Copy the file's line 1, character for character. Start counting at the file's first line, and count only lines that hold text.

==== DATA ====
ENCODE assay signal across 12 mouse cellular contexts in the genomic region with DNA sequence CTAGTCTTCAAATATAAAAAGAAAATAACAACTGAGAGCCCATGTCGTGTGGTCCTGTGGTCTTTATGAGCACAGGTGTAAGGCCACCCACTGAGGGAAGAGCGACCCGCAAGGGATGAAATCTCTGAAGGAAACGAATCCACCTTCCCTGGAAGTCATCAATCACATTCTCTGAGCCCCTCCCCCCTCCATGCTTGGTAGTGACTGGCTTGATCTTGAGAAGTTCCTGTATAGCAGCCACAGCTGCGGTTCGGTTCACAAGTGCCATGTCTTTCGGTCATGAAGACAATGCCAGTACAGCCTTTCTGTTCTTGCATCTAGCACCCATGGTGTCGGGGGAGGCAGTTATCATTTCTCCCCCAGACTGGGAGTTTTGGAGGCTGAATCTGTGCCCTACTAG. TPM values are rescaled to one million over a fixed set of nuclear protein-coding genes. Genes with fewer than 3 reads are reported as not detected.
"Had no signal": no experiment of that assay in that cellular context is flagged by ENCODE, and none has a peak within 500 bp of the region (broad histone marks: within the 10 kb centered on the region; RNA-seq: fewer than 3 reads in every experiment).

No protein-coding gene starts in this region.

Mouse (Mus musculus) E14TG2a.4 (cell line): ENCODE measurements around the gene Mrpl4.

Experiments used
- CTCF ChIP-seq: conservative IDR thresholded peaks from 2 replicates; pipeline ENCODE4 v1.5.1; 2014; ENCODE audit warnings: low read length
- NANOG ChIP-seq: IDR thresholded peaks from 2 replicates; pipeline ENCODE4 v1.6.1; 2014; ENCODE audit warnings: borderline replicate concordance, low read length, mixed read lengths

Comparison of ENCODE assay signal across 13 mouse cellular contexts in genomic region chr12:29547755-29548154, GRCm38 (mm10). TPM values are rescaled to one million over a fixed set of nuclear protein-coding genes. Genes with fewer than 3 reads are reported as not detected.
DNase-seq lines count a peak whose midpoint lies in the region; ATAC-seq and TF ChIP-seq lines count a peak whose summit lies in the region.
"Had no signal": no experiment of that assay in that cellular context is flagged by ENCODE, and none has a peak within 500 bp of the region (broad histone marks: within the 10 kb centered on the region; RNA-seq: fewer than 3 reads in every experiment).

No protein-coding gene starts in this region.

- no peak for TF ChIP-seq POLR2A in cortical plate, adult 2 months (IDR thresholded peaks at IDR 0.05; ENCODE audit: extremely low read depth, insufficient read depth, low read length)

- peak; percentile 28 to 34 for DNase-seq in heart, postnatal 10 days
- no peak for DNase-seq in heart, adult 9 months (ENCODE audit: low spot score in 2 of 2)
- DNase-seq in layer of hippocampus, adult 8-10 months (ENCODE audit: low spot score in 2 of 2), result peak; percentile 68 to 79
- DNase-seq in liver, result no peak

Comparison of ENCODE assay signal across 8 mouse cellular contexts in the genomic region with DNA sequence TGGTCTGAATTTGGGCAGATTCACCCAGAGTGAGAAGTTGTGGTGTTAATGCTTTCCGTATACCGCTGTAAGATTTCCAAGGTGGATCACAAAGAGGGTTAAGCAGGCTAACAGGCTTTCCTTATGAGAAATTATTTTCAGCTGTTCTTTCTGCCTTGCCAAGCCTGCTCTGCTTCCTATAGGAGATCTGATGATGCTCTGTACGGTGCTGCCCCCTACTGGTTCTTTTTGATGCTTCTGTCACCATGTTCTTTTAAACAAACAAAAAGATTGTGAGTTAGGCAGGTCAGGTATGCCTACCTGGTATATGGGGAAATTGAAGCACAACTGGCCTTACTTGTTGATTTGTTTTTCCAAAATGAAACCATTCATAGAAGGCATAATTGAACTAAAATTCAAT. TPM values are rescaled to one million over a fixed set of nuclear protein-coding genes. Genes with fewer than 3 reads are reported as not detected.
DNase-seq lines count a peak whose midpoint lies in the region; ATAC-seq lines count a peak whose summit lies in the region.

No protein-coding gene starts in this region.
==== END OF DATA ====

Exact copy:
ENCODE assay signal across 12 mouse cellular contexts in the genomic region with DNA sequence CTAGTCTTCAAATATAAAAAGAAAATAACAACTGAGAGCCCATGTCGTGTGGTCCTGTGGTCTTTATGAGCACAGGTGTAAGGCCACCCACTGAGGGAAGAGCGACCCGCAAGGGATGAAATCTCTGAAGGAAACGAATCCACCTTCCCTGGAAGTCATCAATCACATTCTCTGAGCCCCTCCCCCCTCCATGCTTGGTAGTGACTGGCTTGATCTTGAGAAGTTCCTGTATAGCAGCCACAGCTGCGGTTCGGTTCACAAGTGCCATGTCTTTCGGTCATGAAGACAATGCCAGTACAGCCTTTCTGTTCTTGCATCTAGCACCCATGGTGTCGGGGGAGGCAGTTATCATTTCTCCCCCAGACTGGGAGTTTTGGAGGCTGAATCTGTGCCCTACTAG. TPM values are rescaled to one million over a fixed set of nuclear protein-coding genes. Genes with fewer than 3 reads are reported as not detected.